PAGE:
Historically speaking, in the decades that followed the initial discovery of an avian adenovirus in 1949, adenoviruses were isolated from both healthy and sick birds in various geographical locations​. The ability of IBDV and CAV to aggravate the clinical symptoms of FAdV was later demonstrated​. The primary pathogenicity of FAdVs was initially questioned because of the sporadic incidence of IBH, the widespread prevalence of FAdVs in chicken flocks and the importance of immunosuppression in inducing IBH. Based on initial field data and experimental infections, the general perception for a long time was that co-infection with an immunosuppressive virus (either IBDV or CAV, or both) was needed for a clinical FAdV-induced disease to manifest, mainly IBH and HHS.

Re-evaluating virulence

However, more recent laboratory and field reports from several regions in the world, including Canada, Australia, the Middle East, Japan and elsewhere, have demonstrated the primary role of FAdV, arguing for the need to re-evaluate the virus’s virulence​​ although earlier reports had also pointed in the same direction​.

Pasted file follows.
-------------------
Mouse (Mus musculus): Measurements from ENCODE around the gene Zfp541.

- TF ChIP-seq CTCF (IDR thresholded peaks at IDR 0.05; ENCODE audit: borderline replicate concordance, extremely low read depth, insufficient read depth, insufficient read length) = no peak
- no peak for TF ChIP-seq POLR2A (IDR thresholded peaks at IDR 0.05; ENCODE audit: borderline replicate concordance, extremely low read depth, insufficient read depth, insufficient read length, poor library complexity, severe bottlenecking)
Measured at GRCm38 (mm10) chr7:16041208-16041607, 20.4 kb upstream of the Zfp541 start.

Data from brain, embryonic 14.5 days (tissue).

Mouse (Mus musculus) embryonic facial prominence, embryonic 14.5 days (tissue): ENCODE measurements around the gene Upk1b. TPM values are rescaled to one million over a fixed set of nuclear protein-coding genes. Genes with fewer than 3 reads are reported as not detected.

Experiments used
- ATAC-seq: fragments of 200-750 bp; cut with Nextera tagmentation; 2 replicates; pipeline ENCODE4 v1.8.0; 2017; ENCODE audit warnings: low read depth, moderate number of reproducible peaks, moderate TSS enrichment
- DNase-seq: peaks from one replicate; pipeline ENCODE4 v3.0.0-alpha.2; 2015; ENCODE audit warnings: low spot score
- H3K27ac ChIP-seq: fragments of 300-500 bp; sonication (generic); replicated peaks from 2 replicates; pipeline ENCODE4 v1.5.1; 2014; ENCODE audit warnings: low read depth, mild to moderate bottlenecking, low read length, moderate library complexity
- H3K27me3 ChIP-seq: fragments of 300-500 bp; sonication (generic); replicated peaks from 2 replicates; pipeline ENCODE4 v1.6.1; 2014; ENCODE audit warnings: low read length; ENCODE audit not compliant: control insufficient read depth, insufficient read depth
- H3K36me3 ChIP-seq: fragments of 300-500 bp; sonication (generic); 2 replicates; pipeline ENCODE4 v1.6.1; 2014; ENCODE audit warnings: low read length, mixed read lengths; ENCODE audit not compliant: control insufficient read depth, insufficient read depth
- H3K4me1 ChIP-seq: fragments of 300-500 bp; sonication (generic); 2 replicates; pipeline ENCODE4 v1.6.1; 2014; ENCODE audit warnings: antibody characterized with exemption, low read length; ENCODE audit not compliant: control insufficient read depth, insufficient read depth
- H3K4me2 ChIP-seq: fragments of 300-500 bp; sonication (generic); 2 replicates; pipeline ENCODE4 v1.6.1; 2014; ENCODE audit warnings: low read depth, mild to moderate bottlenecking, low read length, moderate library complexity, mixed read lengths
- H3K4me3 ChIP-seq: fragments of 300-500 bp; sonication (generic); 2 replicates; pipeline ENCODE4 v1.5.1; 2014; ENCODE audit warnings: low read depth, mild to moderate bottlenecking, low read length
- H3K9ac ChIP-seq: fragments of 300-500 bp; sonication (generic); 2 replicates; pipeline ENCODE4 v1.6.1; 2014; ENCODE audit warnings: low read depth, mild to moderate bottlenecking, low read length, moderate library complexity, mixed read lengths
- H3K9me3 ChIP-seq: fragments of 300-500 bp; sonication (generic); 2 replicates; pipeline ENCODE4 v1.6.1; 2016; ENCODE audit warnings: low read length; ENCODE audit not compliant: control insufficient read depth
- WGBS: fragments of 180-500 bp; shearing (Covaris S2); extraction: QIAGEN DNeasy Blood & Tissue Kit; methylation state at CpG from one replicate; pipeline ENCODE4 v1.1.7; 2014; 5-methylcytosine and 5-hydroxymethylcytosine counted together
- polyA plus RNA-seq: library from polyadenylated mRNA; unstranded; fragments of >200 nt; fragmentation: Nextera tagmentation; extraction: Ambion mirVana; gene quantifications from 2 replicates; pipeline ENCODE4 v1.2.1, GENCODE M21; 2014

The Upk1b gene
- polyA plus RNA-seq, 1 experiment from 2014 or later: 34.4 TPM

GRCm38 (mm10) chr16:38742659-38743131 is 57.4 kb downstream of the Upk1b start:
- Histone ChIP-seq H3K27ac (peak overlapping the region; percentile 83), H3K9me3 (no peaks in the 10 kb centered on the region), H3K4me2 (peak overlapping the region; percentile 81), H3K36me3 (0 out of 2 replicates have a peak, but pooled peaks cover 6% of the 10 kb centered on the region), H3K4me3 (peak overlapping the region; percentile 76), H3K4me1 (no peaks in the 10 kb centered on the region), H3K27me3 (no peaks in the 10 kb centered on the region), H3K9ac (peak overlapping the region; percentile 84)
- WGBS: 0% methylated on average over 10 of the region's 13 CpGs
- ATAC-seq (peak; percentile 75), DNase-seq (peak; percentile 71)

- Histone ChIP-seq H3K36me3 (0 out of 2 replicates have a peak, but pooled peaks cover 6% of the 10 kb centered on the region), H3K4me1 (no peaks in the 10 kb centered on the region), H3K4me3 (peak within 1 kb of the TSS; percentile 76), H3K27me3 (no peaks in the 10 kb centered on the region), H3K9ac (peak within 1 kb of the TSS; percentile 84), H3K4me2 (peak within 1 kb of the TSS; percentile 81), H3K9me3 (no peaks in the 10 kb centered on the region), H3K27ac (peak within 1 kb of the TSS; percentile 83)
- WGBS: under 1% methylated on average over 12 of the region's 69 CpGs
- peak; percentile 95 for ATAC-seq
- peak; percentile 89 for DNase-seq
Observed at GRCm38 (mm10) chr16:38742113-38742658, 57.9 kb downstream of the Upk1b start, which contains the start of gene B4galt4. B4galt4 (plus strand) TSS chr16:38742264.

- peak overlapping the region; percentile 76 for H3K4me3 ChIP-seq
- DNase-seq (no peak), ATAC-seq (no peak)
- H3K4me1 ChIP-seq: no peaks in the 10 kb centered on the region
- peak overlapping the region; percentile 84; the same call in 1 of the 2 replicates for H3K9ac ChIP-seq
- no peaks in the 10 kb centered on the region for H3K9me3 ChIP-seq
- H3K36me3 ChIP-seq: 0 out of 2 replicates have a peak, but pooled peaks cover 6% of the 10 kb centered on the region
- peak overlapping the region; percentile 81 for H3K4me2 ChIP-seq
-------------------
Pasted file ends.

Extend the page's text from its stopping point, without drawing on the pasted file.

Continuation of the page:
Virulence of a specific FAdV strain

Moreover, experimental studies have shown that the outcome of an infection is mostly influenced by the virulence of a specific FAdV strain rather than the additive effects of concurrent infections​​. This is corroborated by a comparison of various infection studies that have been conducted using FAdVs of the same serotype, as significant differences in virulence between strains has been observed​.

Certain strains play a key aetiological role

This has been demonstrated in the field by the growing problems associated with FAdV, and several studies on the pathogenicity of the virus following outbreaks have confirmed that certain strains play a key aetiological role in distinct clinical disorders​. As previously mentioned, 2 Canadian studies demonstrated no statistically significant correlation between flocks exposed to FAdV and co-infected with CAV or IBDV​, indicating that the prevalence of FAdV does not correspond with the presence of IBDV or CAV.

FAdVs: Primary pathogens